‘Paramount chief of the Hazarajat, companion of the imperial stirrup, and paragon of the mighty grandees.’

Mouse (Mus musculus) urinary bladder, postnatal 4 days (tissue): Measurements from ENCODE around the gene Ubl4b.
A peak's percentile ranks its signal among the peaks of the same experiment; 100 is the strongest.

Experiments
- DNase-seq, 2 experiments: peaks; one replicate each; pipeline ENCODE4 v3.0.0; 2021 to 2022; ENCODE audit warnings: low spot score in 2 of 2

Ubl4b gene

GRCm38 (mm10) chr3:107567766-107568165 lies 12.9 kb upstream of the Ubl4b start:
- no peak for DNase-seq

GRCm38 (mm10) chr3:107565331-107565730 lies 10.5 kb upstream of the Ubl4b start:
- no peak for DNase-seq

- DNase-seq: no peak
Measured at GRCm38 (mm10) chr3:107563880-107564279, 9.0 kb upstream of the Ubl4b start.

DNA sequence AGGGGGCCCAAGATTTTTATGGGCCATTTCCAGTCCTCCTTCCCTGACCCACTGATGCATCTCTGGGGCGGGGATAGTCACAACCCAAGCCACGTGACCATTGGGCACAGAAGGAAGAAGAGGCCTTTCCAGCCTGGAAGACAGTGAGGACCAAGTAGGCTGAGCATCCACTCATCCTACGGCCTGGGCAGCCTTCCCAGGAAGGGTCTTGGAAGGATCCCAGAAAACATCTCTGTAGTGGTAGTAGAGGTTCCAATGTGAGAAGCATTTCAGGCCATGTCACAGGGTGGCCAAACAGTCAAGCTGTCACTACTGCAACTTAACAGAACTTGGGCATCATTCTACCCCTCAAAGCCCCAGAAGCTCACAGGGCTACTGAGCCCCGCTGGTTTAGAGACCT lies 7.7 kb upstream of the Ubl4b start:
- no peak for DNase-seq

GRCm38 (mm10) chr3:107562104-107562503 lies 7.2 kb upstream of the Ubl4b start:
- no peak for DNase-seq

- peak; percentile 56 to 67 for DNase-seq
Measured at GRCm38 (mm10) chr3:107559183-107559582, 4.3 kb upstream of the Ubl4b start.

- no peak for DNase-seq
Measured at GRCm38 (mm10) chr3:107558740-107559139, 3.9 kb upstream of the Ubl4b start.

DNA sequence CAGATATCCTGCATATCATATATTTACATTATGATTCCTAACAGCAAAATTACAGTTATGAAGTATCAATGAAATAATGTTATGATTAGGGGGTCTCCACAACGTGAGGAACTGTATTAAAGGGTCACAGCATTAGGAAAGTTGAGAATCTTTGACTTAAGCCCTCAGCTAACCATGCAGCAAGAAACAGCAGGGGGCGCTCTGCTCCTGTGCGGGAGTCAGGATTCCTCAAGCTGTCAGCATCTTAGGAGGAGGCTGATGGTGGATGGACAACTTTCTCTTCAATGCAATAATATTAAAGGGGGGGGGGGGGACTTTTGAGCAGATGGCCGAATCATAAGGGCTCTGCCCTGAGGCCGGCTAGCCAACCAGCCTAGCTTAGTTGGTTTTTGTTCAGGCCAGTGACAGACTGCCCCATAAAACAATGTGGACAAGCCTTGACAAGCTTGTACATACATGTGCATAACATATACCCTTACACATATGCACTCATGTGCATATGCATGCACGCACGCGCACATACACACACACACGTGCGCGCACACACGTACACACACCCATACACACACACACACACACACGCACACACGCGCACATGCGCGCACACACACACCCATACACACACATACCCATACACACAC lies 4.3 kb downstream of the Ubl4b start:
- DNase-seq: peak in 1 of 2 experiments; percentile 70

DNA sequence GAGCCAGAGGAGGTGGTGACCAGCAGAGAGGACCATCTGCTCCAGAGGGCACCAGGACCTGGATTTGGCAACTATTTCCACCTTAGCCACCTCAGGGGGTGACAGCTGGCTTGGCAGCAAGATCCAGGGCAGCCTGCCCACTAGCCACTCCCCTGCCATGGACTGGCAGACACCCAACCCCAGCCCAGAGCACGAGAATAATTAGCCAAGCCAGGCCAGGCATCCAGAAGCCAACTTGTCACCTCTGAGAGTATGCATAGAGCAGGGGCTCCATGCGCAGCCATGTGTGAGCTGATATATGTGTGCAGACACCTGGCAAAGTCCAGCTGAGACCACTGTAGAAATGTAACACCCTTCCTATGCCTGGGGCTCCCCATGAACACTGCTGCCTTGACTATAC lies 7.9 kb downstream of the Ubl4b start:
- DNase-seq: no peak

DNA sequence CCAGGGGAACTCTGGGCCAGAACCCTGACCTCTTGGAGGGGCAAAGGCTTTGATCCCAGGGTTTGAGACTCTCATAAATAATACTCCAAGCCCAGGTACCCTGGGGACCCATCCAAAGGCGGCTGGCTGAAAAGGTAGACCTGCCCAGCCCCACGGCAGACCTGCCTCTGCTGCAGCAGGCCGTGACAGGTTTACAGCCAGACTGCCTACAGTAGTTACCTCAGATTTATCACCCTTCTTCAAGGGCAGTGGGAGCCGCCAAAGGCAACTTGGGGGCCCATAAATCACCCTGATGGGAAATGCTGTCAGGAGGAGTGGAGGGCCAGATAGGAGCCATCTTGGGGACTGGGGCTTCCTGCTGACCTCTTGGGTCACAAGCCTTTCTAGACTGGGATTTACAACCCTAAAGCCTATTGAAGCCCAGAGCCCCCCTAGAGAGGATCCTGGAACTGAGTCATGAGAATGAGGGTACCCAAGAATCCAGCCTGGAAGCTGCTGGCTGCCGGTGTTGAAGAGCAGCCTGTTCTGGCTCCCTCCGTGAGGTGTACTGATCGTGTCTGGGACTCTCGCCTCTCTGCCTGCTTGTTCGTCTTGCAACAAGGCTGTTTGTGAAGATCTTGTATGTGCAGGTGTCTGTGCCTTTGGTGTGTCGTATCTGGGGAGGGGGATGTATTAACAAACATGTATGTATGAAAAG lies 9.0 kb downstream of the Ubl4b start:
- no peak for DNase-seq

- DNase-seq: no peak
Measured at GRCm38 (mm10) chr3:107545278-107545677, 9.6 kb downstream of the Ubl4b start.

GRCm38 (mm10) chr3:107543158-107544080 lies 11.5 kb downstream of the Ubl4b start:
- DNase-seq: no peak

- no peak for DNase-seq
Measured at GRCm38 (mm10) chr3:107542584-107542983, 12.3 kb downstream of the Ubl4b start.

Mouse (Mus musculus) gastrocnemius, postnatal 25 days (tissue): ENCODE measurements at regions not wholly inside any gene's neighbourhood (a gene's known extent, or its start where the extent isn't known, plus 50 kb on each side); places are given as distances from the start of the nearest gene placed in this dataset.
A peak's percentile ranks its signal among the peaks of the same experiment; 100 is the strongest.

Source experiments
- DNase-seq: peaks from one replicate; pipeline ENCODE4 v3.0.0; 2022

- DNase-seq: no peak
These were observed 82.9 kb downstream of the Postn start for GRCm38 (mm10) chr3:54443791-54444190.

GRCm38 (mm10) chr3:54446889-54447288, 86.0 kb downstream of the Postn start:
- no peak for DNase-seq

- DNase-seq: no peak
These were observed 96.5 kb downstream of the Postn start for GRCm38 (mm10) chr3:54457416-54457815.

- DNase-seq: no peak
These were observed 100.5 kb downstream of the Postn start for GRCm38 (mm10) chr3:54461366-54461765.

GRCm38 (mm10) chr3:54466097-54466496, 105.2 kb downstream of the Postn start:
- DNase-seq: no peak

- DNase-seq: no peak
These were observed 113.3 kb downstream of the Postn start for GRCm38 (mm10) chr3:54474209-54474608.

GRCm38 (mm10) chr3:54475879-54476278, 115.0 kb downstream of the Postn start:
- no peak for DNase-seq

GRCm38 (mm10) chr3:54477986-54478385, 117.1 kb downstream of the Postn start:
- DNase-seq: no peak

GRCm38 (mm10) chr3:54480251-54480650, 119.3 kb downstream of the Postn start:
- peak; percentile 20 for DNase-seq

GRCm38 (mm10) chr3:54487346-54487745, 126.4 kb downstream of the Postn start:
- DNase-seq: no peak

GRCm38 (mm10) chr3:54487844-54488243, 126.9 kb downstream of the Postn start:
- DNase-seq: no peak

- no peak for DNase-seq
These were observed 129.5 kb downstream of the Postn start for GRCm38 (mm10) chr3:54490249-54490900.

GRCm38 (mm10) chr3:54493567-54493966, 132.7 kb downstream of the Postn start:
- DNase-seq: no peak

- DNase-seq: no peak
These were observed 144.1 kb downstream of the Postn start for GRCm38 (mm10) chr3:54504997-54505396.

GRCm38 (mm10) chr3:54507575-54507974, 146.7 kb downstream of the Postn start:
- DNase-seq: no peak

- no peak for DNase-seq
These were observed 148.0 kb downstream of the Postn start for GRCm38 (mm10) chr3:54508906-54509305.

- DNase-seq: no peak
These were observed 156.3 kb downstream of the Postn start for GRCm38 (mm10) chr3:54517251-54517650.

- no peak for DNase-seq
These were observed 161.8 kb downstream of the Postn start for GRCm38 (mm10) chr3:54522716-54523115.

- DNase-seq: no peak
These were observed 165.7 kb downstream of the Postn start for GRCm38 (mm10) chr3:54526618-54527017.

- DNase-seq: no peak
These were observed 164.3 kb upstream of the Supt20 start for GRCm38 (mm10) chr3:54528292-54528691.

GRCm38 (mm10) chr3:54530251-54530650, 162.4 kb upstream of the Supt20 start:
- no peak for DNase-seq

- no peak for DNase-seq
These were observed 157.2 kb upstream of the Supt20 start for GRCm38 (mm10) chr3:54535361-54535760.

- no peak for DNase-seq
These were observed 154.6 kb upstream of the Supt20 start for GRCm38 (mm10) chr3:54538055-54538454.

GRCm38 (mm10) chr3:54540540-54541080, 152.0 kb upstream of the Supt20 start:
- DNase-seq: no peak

O ne hundred and fifty years ago, Josiah Harlan, a very unusual Quaker, died of tuberculosis in San Francisco. Josiah had been readmitted to the Religious Society of Friends after the withdrawal of a judgement against him for violating the rule of pacifism. His career – in Burma, India and Afghanistan – had in fact been very far from pacifist. In 1824, without any medical qualifications, he enlisted as a military surgeon to the British East India Company, and then served with the army in Burma. He had hoped to serve as an officer in the army of Ranjit Singh but on the way met Shah Shuja, the brutal deposed ruler of Afghanistan, and decided to recruit a hundred or so mercenaries to reinstate him.
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